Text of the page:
Mumsnet survey reveals a third of UK dads are forced to use annual leave instead of paternity leave

 Man holding baby over shoulder

For our 2014 Family Friendly Awards, we carried out a survey to investigate the reality of family-friendly working for UK households, exposing - unsurprisingly - many shortcomings, not least where paternity leave is concerned.

Over a third (39%) of dads are obliged to use their paid annual leave in order to afford to take time off after the birth of their children, and just one in six employers (17%) top up the level at which paternity leave is paid.

The awards have seen us join forces with Nick Clegg to celebrate companies pioneering the best in family-friendly policies, and urge others to raise their game.

The Deputy Prime Minister said: "It's quite unfortunate that so many parents are unable to take time away from work to care for and support their young children. And it is bizarre that even in the 21st century, hundreds and thousands of hard working parents are having to abide by Edwardian rules when it comes to juggling their work and family lives."

Family Friendly logoUnder UK law, all new fathers are entitled to two weeks' paternity leave, paid at the statutory rate of just £138.18 a week - half the £260 weekly salary of someone earning the National Minimum Wage. Our survey revealed 90% of respondents believe paternity leave should be paid at the same rate as statutory maternity pay is initially (90% of full-time salary).

Justine Roberts, Mumsnet founder and CEO, said:
"It's good to see the importance of fathers in babies' lives being recognised but in practice, we're not yet getting basic paternity leave right. It ought to enable dads to spend time with their new babies, but because of the woefully low rate at which it's paid, they're forced to take annual leave or miss out altogether."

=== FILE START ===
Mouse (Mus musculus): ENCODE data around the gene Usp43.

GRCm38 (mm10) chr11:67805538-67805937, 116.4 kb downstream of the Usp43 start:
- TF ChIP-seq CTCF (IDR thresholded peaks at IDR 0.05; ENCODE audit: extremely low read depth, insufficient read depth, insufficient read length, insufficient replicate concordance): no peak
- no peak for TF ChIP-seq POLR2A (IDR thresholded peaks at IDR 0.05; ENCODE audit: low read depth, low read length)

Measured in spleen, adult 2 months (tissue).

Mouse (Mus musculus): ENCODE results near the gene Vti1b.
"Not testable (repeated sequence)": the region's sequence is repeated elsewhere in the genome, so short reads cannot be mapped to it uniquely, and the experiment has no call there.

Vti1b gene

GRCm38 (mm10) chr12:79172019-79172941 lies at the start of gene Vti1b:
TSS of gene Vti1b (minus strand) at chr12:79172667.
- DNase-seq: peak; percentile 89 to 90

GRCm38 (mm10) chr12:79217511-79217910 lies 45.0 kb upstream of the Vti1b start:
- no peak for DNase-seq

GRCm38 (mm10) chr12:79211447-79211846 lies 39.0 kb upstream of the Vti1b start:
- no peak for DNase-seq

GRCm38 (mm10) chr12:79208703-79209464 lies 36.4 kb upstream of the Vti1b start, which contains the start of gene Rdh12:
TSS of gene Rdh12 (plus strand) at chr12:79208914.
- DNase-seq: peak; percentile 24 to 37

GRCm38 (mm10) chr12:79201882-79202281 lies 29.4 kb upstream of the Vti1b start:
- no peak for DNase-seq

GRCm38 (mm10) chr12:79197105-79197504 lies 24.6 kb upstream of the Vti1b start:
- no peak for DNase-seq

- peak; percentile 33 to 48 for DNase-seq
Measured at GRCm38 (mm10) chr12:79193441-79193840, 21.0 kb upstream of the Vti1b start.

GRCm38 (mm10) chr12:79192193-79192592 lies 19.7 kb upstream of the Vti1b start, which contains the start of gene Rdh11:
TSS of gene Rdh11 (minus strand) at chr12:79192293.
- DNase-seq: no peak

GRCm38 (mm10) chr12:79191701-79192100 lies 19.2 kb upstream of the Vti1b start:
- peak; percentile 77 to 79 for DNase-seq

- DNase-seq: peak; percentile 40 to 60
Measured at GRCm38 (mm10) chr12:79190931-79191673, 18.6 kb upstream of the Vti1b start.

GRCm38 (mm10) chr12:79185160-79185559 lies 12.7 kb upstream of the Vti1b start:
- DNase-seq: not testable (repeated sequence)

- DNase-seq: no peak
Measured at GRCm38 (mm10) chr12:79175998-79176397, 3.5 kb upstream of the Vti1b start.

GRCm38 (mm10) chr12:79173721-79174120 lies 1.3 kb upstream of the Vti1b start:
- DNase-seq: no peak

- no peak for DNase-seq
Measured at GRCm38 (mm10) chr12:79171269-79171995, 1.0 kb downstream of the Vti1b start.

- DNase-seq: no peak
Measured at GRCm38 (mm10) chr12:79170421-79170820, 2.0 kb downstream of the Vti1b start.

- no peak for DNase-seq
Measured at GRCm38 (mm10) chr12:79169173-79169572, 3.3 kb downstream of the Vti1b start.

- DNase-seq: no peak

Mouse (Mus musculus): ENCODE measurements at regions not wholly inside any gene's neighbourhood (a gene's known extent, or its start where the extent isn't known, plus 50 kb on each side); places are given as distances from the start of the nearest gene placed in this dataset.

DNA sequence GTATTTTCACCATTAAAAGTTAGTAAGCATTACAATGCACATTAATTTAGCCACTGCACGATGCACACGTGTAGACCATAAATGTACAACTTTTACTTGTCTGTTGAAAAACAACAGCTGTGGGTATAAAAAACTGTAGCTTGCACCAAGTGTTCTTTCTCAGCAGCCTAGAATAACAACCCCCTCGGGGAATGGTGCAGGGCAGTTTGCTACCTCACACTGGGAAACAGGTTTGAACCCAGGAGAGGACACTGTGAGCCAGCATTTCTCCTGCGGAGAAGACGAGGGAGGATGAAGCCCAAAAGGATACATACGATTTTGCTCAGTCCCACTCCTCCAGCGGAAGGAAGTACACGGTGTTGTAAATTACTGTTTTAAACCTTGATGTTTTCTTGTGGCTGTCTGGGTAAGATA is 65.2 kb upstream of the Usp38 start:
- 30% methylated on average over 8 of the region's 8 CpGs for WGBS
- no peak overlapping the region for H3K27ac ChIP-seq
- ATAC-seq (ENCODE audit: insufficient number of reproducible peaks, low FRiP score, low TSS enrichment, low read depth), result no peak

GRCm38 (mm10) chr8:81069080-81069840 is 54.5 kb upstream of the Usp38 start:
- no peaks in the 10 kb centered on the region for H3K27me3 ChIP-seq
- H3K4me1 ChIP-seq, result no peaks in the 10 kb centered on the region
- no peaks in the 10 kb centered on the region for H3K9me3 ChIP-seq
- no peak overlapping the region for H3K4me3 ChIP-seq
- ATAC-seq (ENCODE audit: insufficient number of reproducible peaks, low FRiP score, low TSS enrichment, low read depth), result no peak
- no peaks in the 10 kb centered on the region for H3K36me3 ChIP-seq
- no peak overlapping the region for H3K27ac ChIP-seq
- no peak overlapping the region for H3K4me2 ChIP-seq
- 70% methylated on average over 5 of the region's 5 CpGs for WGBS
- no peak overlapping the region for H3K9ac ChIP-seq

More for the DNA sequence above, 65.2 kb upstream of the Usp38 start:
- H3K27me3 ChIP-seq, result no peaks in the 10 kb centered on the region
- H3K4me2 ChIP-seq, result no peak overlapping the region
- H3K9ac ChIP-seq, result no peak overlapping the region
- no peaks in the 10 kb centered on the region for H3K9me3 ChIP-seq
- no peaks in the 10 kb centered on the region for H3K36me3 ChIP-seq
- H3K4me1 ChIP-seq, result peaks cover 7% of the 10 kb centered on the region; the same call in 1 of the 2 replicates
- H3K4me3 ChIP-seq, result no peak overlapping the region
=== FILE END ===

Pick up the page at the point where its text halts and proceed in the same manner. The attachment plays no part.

Just 17% of dads take five days' leave or fewer, and of those that took fewer than five days, 65% didn't take longer because of financial constraints, and 28% because of not being able to secure the time off from their employer.

Eight out of 10 couples (81%) would have preferred the father to take a longer period of paternity leave following the birth of their child - a statistic that supports Nick Clegg's assertion that "the tide is certainly turning, but as this survey shows, we need to go much further."


Shared Parental Leave

Due to be introduced for babies born on or after 5 April 2015, one in six families (17%) would consider taking Shared Parental Leave.

15% of mums would not consider taking it, as their maternity package is better than that offered by their partner's employer, while one in four mothers (26%) wouldn't take it as they earn less that their partner, so for them, Shared Parental Leave wouldn't make financial sense.


UK companies - how family friendly are they?

When asked about how family friendly UK companies are in general, the survey suggested parents perceive things to actually be going backwards, with only 13% of workers saying their employer is very family friendly and could not do more - down from 23% in 2011.

16% have employers who say they're family friendly but in reality, they aren't (up from 14% in 2011), while two thirds (63%) of respondents don't feel UK companies are family friendly (down from 84% in 2011).



Last updated: about 1 year ago